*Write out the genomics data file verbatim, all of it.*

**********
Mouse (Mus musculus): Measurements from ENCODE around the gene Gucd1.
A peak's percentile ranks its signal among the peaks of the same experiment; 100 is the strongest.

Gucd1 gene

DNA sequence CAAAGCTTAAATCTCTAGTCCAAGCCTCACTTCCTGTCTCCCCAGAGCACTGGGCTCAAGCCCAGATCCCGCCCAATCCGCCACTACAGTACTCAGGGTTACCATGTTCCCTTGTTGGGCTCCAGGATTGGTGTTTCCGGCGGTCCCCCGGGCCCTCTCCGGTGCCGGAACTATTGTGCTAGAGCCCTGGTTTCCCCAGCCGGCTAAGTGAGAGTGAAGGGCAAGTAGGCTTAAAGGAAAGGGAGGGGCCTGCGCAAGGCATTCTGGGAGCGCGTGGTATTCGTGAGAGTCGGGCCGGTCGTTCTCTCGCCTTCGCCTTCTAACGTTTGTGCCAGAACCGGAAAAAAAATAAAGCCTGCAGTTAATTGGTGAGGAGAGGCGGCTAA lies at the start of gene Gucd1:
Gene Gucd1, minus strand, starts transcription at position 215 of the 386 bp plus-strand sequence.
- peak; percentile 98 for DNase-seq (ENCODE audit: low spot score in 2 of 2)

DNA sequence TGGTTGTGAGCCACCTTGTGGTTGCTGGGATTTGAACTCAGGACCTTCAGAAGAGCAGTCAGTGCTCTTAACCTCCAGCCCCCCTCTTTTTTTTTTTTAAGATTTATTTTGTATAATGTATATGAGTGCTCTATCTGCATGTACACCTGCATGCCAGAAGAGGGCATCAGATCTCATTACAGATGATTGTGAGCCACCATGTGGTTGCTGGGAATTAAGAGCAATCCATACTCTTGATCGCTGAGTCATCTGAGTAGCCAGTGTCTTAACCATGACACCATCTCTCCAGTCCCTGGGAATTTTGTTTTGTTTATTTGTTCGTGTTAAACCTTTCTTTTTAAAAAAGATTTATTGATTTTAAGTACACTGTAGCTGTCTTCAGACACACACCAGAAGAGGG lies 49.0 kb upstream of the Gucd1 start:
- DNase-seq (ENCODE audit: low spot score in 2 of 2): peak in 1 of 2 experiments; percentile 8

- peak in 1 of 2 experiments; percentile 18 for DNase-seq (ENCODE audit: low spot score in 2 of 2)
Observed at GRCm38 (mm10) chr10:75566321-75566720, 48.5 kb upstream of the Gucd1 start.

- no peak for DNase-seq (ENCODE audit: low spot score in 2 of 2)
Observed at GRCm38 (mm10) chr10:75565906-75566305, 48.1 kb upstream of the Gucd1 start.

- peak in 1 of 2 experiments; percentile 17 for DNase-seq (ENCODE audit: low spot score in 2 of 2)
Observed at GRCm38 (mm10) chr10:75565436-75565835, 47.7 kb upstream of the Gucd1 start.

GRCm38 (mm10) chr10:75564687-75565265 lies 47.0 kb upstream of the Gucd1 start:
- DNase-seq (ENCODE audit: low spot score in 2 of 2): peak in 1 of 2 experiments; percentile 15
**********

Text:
Mouse (Mus musculus): Measurements from ENCODE around the gene Gucd1.
A peak's percentile ranks its signal among the peaks of the same experiment; 100 is the strongest.

Gucd1 gene

DNA sequence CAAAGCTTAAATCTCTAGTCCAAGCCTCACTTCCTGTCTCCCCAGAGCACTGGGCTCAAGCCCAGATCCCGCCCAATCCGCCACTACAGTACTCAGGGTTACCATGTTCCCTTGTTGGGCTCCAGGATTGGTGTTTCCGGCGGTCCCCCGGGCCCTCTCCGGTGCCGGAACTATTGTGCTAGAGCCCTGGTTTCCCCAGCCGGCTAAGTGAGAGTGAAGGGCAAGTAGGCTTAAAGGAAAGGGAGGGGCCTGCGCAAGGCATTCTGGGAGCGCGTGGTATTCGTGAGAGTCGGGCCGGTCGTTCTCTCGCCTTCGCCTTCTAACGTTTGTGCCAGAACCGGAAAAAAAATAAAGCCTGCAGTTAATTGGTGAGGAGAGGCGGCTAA lies at the start of gene Gucd1:
Gene Gucd1, minus strand, starts transcription at position 215 of the 386 bp plus-strand sequence.
- peak; percentile 98 for DNase-seq (ENCODE audit: low spot score in 2 of 2)

DNA sequence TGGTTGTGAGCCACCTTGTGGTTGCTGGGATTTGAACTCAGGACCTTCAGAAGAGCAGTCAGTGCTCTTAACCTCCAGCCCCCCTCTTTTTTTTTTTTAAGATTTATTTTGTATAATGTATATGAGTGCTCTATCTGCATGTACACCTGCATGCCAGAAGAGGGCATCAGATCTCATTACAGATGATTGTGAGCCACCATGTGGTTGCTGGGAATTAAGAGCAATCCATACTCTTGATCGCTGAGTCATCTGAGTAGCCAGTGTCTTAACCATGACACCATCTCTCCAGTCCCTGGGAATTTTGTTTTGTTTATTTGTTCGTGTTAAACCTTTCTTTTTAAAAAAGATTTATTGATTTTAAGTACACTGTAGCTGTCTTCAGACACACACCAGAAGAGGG lies 49.0 kb upstream of the Gucd1 start:
- DNase-seq (ENCODE audit: low spot score in 2 of 2): peak in 1 of 2 experiments; percentile 8

- peak in 1 of 2 experiments; percentile 18 for DNase-seq (ENCODE audit: low spot score in 2 of 2)
Observed at GRCm38 (mm10) chr10:75566321-75566720, 48.5 kb upstream of the Gucd1 start.

- no peak for DNase-seq (ENCODE audit: low spot score in 2 of 2)
Observed at GRCm38 (mm10) chr10:75565906-75566305, 48.1 kb upstream of the Gucd1 start.

- peak in 1 of 2 experiments; percentile 17 for DNase-seq (ENCODE audit: low spot score in 2 of 2)
Observed at GRCm38 (mm10) chr10:75565436-75565835, 47.7 kb upstream of the Gucd1 start.

GRCm38 (mm10) chr10:75564687-75565265 lies 47.0 kb upstream of the Gucd1 start:
- DNase-seq (ENCODE audit: low spot score in 2 of 2): peak in 1 of 2 experiments; percentile 15